You’re probably not one of the estimated 11 million people playing Animal Crossing: New Horizons (ACNH). This cute little time-waster has been called the game we all need right now – it hit the e-shelves on March 20th, just at the right time to occupy millions of kids and adults stuck at home with a Nintendo Switch and nowhere to go….including me.
I jumped on the ACNH bandwagon on March 29th, to give me something to do in the vast span of time between finishing work at 4.30pm and bedtime. This time used to be allocated to community work – meetings, admin etc. In lockdown, early evening was the hardest for me. I’m used to leaving work and racing around doing stuff – now I move from the study to the living room (four steps), and then what? After the first week in Alert Level 4, I was all caught up on my TV watching and podcast listening and wasn’t sure what to do next. ACNH was the perfect gap filler.
It’s a life-making game. You create your character and then find yourself on a small island with a few supplies and Tom Nook to help you find your way. The goal of the game is to decorate your island by planting flowers and trees, upgrade from a tent to a house (and then a bigger house) and make furniture. Once your island is looking sufficiently lush, you’ll get villagers come join you – up to ten little animal characters with their own interesting quirks (randomly selected from hundreds of possible animals). Your job is to make friends with them by spending time with them and giving them items so they can also live their best island life.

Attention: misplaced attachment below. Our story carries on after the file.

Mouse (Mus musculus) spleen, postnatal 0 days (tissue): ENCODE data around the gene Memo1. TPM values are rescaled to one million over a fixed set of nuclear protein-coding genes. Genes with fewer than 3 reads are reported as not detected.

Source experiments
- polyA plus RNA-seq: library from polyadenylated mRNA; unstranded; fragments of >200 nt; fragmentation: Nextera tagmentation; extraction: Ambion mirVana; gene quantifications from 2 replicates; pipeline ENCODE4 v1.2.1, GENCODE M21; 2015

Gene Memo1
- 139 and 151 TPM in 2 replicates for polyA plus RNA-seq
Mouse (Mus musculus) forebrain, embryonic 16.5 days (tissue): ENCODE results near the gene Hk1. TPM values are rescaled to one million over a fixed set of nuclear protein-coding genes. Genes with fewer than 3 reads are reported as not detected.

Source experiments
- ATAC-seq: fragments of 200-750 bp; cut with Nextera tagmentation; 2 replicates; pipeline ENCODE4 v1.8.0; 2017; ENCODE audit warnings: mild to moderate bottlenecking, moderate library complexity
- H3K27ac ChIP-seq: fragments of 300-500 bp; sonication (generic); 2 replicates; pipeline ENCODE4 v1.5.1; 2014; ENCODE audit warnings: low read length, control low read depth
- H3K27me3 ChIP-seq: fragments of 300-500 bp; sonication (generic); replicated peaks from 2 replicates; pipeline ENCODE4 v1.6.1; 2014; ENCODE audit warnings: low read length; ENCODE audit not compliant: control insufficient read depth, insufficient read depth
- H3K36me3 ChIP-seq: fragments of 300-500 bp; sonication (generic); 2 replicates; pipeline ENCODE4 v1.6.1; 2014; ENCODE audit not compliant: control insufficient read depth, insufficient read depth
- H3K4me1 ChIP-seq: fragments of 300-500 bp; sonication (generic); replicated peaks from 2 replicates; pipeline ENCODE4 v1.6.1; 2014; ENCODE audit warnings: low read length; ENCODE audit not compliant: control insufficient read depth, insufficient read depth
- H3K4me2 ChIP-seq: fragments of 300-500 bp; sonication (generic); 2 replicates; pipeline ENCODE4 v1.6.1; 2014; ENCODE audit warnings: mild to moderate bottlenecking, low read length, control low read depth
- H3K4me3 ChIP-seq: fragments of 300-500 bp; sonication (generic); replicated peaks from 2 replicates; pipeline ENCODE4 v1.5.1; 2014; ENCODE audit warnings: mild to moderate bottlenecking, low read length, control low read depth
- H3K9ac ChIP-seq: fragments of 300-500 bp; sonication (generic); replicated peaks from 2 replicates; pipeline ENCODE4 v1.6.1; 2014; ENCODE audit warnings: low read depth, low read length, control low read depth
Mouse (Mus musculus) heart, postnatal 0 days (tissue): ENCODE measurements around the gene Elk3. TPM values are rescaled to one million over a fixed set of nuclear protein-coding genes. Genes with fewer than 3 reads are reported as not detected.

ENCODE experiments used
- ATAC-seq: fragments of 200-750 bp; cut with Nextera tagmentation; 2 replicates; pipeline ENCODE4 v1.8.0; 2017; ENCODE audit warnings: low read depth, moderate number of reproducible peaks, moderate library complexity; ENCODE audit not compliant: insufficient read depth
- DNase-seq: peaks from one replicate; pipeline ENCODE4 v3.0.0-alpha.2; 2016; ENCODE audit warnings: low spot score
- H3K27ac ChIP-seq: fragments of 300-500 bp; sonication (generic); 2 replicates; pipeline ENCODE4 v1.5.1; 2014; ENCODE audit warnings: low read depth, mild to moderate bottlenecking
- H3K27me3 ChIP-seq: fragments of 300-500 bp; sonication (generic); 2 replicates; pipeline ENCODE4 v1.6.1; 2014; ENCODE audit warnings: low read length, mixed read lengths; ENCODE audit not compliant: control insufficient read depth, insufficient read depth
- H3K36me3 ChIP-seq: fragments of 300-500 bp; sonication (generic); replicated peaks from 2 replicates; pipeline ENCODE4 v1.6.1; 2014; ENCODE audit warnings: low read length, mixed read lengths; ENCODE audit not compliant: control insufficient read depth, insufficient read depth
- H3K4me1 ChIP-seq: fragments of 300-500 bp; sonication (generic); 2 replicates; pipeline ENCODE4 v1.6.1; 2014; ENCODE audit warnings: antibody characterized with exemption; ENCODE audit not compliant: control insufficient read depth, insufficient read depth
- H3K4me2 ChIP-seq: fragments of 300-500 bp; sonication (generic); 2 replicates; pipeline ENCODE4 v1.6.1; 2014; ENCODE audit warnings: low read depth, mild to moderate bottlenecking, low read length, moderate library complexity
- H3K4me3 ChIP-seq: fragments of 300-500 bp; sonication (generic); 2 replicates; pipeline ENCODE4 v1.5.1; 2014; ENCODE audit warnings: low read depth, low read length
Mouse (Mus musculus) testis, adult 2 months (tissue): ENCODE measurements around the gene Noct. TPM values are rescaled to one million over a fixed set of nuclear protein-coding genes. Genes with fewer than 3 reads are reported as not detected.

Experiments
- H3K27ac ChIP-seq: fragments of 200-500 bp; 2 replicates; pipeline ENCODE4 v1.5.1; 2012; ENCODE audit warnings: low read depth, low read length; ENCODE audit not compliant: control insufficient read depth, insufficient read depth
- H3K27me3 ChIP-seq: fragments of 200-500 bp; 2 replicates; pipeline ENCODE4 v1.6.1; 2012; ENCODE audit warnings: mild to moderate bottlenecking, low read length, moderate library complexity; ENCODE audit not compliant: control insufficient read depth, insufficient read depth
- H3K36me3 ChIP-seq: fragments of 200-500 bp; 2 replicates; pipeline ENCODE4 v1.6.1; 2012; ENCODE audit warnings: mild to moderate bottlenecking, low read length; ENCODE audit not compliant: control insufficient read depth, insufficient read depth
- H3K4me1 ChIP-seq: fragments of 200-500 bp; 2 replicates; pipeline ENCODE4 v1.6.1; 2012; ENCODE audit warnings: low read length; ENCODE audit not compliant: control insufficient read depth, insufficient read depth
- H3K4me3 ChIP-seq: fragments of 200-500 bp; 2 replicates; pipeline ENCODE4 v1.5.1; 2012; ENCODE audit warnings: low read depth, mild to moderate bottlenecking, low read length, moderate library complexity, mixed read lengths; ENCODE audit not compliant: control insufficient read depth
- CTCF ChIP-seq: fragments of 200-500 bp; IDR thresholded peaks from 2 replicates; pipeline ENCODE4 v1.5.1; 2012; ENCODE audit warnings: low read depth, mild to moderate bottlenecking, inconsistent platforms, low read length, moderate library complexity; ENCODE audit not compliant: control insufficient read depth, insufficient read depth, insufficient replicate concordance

It’s really hard to explain why I love this game so much. It’s slow, there is nothing much going on, and no pressure to do much of anything. Most days when I’m playing, I potter around – fishing, tending my gardens, taking to my islanders. In fact, that’s exactly why I love it.
The whole family was playing the game during lockdown – me, Megan, Antony, Bronwen, Isaac and eventually Stephen. The game has a feature where you can fly to another player’s island for a visit, and trade items. It became a nice way to connect when we couldn’t see each other in person. Once we finished lockdown, the kids went back to regular life, but I am still playing daily. I find it relaxing, and I’ve grown fond of my little islanders on Taimoana (the name of my island).
A huge online world has opened up around the game too – it’s amazing! There are several YouTube and Twitch channels where people stream their playtime. There are Discord servers where you can share items and ideas. I’m sure it will come and go just like other fads have, but right now it’s a cultural phenomenon – maybe it will be studied one day!